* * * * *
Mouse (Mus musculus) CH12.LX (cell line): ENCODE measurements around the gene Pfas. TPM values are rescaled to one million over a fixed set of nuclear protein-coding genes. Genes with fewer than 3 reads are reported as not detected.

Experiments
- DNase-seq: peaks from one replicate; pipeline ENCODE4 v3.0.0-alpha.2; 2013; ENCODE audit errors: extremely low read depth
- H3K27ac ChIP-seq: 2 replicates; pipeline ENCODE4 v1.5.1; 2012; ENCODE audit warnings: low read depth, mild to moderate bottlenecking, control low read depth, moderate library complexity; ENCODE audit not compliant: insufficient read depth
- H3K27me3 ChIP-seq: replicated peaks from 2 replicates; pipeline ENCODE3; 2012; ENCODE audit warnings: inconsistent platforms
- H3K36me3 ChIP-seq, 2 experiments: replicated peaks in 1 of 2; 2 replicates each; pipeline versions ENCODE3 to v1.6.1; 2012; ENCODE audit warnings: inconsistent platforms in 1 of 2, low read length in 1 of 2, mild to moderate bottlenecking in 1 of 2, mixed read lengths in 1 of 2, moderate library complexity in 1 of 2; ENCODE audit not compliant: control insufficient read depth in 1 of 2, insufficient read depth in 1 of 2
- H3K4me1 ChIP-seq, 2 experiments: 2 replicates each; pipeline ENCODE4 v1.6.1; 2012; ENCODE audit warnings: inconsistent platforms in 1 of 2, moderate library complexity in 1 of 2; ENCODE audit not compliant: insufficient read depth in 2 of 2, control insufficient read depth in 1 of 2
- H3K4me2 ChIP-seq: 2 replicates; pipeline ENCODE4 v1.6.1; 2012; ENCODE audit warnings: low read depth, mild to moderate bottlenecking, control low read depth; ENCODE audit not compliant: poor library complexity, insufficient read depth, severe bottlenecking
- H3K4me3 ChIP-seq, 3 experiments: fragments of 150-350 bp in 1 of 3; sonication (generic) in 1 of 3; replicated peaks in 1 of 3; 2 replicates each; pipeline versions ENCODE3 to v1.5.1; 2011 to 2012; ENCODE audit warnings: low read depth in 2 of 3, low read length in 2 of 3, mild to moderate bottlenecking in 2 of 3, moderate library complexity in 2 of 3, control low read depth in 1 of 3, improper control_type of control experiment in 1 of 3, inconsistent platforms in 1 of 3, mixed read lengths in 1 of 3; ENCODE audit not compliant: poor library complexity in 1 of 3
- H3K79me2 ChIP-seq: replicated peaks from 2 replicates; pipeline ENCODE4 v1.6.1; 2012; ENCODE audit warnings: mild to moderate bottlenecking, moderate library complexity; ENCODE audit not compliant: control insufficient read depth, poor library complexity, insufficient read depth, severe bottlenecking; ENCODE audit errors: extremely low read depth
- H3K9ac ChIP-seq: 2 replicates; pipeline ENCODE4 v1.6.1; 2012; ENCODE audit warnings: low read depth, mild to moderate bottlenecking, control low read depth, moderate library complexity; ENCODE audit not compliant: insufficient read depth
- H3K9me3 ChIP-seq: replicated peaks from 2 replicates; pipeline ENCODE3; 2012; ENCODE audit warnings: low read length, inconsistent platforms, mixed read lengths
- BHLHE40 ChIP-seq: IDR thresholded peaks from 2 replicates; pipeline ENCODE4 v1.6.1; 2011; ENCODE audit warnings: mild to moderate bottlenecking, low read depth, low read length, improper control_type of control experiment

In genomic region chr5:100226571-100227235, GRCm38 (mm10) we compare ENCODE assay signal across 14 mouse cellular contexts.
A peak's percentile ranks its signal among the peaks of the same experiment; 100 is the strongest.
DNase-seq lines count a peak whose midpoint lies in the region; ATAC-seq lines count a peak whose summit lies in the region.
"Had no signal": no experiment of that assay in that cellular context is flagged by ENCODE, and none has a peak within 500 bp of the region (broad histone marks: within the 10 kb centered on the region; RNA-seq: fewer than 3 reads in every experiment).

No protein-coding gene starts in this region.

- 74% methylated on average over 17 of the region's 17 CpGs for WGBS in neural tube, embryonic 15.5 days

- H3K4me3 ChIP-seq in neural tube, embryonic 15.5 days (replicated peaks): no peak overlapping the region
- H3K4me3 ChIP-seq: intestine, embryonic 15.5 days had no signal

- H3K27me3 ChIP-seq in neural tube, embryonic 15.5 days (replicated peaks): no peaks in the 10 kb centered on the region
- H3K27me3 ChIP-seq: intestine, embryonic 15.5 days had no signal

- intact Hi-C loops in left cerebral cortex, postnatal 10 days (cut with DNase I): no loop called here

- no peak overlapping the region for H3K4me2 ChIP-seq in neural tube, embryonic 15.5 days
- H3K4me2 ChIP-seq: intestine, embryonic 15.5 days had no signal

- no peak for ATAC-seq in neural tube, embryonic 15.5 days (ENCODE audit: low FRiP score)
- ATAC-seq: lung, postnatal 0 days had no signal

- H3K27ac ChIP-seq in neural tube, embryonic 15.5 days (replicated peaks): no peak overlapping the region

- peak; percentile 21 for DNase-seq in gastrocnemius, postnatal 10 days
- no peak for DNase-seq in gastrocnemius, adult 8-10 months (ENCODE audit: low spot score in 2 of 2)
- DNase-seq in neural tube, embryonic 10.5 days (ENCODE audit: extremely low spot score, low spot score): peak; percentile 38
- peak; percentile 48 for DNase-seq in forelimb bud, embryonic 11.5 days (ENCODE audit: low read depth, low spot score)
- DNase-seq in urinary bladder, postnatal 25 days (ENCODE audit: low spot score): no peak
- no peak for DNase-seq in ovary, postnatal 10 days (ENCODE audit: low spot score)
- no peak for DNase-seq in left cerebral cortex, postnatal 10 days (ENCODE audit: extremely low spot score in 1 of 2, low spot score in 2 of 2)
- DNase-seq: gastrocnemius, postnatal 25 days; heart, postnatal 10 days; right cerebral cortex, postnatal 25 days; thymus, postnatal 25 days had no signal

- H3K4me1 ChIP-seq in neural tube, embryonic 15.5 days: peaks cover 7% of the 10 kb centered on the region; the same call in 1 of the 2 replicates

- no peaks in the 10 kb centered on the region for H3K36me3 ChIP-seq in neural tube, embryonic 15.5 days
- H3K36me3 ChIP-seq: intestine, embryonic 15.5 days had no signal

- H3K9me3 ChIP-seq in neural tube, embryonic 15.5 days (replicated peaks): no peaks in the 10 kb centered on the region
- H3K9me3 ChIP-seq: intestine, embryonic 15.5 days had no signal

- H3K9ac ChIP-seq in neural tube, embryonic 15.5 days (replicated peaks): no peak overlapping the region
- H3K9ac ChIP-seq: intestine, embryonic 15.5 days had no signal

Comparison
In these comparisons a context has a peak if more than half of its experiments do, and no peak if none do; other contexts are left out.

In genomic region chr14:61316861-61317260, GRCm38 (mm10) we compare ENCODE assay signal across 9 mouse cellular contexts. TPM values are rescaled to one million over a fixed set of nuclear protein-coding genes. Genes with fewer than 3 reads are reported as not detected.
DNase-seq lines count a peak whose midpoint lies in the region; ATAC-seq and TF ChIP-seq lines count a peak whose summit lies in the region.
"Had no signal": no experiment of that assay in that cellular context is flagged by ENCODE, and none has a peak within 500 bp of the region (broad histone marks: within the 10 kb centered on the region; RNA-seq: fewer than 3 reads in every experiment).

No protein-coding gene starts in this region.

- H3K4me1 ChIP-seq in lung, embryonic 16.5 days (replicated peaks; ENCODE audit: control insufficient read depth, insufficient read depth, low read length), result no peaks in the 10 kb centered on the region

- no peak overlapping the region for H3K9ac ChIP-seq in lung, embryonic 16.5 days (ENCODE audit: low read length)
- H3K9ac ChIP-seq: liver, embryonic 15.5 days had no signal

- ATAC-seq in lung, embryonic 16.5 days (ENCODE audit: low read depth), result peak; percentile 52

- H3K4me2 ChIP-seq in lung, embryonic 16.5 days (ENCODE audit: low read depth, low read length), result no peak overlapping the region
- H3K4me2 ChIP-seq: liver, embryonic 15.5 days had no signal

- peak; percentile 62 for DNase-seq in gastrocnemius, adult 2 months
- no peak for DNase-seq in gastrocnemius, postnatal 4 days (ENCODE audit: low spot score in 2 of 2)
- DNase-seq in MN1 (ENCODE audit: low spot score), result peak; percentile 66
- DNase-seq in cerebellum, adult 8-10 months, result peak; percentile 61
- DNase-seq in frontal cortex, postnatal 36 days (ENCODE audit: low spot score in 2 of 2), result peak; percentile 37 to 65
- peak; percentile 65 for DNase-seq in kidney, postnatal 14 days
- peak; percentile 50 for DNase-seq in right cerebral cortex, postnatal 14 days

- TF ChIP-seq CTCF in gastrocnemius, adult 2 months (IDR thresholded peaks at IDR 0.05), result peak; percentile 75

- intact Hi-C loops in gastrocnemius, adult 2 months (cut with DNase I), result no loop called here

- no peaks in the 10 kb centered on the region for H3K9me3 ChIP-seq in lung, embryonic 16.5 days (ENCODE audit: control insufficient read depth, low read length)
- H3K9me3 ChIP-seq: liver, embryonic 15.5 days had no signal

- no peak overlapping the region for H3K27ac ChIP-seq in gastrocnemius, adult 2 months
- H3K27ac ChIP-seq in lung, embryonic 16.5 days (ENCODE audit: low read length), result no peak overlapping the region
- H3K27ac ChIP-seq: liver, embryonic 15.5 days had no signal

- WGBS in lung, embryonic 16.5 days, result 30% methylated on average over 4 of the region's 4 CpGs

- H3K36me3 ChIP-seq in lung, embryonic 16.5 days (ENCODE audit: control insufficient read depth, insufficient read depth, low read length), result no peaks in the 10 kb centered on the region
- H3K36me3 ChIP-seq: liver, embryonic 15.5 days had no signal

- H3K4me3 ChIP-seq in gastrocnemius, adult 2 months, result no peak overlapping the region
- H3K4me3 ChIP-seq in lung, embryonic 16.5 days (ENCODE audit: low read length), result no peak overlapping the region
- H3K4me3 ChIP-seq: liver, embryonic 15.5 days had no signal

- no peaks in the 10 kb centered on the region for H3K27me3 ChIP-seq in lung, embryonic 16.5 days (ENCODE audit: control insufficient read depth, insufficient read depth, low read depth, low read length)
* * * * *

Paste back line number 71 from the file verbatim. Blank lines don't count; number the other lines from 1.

- WGBS in lung, embryonic 16.5 days, result 30% methylated on average over 4 of the region's 4 CpGs